EVERYONE deserves a great Glasgow life: healthy and active, with opportunities for learning and expression in vibrant and resilient communities.

In Glasgow, we are committed to ensuring that culture, sport and access to information are open to all. Creativity, the arts and a hard-won global reputation for staging major events have become part of our civic identity. And we’re a city that puts the wellbeing of each and every citizen, regardless of the hurdles they may face, front and centre of what we do.

The credit for so much of the city’s success lies with our colleagues at Glasgow Life.

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For over a decade they have made an invaluable contribution to every community in this city, not just through operating museums, galleries and sports facilities on behalf of our citizens but also their expertise and commitment to better, healthier and more fulfilled lives.

Like so many organisations the world over in both the public and private sectors, Glasgow Life is now confronted with an unprecedented financial crisis. Lockdown and the cancellation of significant events has led to loss of income of around £14million to date. Losses that heavy clearly require government support.

And it will obviously generate much uncertainty. It presents Glasgow Life and its service users with immense challenges.

But as the phased reopening of the charity’s venues continues amid the toughest financial position in the organisation’s history, I need to stress one very important point. Despite what some Glasgow Times readers may have heard in the past week, there are no plans to close any of Glasgow’s libraries. And no libraries will remain closed for any longer than is absolutely necessary. I say that as leader of the City Council on whose behalf Glasgow Life delivers its services.

Public libraries have been at the heart of this city’s communities for the last 150 years, founded on a powerful sense of equity and justice and built on the principle that no-one should be excluded from making a better life because they did not have the means to access the power of reading, information and discovery. That remains as true today as it did for our Victorian ancestors.

Indeed, those founding principles align perfectly with Glasgow Life’s mission to inspire people in the city to lead richer and more active lives through culture, sport and learning. Even though we face an unprecedented financial challenge caused by Covid-19, the loss of what makes Glasgow a vibrant and fulfilling place to live is not a price we are willing to pay, beyond the necessary precautions of navigating our way out of lockdown.

For several years now public libraries have been at the heart of discussions around the future of public services and how they can support people and communities to engage and participate in civic society, influencing the issues that affect them. This year’s Council budget, agreed before lockdown, included a re-imagining of some public libraries into the development of community hubs. These innovative solutions are needed to overcome the challenges we will face in the months ahead.

Our libraries and the services they provide will not only be key tools to help Glaswegians to recover from the trauma the city has endured this year, but also to rebuild our communities in the months and years ahead. Closing them would not deliver that. The SNP in Glasgow is not in the business of diminishing such vital community resources.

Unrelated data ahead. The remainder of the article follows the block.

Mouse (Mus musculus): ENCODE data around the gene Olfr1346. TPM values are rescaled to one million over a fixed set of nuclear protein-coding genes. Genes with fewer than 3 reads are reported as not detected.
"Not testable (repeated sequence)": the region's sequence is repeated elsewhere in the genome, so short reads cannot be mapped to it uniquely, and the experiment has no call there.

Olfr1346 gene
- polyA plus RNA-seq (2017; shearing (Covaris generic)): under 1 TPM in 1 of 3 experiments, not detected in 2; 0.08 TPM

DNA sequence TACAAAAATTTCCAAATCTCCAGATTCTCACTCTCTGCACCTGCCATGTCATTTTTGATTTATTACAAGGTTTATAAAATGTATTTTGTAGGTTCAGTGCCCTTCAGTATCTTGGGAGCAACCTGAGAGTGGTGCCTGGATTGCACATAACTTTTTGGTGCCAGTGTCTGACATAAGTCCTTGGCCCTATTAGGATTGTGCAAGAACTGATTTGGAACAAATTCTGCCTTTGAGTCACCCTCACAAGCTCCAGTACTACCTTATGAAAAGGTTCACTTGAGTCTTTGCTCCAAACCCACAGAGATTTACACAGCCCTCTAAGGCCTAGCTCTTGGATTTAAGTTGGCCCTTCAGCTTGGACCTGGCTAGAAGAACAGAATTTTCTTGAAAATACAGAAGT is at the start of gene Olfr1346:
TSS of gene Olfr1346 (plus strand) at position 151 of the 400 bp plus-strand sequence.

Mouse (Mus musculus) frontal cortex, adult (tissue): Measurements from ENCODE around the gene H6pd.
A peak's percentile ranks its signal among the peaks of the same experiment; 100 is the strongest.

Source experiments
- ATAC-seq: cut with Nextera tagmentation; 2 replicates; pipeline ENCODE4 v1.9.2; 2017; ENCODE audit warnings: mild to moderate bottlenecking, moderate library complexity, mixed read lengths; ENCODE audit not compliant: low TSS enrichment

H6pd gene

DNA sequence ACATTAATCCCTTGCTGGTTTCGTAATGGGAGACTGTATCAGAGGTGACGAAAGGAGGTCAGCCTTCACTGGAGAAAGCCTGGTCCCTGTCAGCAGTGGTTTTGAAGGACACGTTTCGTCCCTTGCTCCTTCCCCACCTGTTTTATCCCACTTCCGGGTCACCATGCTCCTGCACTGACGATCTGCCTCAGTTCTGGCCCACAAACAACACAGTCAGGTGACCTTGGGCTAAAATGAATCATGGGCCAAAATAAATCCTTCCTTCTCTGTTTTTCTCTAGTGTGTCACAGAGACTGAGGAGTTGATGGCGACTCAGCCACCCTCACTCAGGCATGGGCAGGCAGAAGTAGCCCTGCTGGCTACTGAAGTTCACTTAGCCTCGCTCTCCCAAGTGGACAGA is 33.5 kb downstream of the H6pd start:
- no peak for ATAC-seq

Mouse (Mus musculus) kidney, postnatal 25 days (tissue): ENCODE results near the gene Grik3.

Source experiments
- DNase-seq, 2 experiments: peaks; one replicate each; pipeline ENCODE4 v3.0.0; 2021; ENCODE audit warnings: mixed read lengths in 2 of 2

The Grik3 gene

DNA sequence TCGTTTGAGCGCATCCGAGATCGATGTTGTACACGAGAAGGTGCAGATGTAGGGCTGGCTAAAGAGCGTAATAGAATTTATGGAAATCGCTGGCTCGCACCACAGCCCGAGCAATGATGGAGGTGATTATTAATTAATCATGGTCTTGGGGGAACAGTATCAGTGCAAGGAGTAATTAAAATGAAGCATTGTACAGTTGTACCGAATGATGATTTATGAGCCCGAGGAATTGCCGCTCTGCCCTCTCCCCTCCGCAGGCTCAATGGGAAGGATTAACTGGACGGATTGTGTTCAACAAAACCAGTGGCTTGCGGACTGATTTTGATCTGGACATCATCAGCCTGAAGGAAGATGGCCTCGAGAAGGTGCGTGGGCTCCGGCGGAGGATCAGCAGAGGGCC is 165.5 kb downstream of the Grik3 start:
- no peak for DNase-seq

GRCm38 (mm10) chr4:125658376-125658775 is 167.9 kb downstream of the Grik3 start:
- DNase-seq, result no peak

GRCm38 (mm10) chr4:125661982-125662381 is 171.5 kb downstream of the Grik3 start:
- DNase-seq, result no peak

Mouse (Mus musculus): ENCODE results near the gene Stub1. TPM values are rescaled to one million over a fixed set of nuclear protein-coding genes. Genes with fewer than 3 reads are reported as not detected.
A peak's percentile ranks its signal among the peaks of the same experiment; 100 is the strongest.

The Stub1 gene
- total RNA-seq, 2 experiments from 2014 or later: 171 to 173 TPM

Indeed, the value of the library service has been shown time and again and this year.

Our modern and agile library service helped Glaswegians through the lockdown, supplying over 200,000 downloads of books, magazines and music and welcoming over 4000 new online members.

Glasgow Times: Patrick Harvie was among those to raise concerns about the future of the city's libraries Patrick Harvie was among those to raise concerns about the future of the city's libraries

It may have become something of a cliché in recent months but it remains worth repeating: for the safety and well-being of us all, we must continue to prepare for and adapt to new ways of living and working after coronavirus. And for Glasgow Life, that involves considerable and complex planning around the phased re-opening of venues, including libraries. Glasgow Life, working closely with the City Council, has prioritised the reopening of 61 of its buildings.

As for our libraries, the fundamental concern must be to ensure that our facilities are safe for both staff and the public. It is vital that our citizens understand that we don’t want to keep any facility closed any longer than is necessary but that we must proceed with caution. If the past month has taught us anything, it is the volatility and vulnerability of our recovery.

In a couple of weeks' time, along with Glasgow Life chair Cllr David McDonald, I’ll be meeting with Scottish Ministers to make the case for financial support Glasgow Life.

We’ve already spelled out how so many artists and people in the creative industries rely upon it for their livelihoods. Its importance extends well beyond the boundaries of Glasgow and we’ll make that case to them in (virtual) person, as we’ve already done in writing.

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Critically though, we still await details from the UK Government on how and when it intends to compensate local authorities across the UK for loss of income during the pandemic. The responsibility for this lies primarily with them and it is vital they move on this fast.

In the weeks ahead more libraries will open to the public again. Please be assured that together with Glasgow Life, the SNP City Government will carefully plan for what comes next to continue to protect our shared heritage across culture, sport and learning, while keeping us all as safe as we can.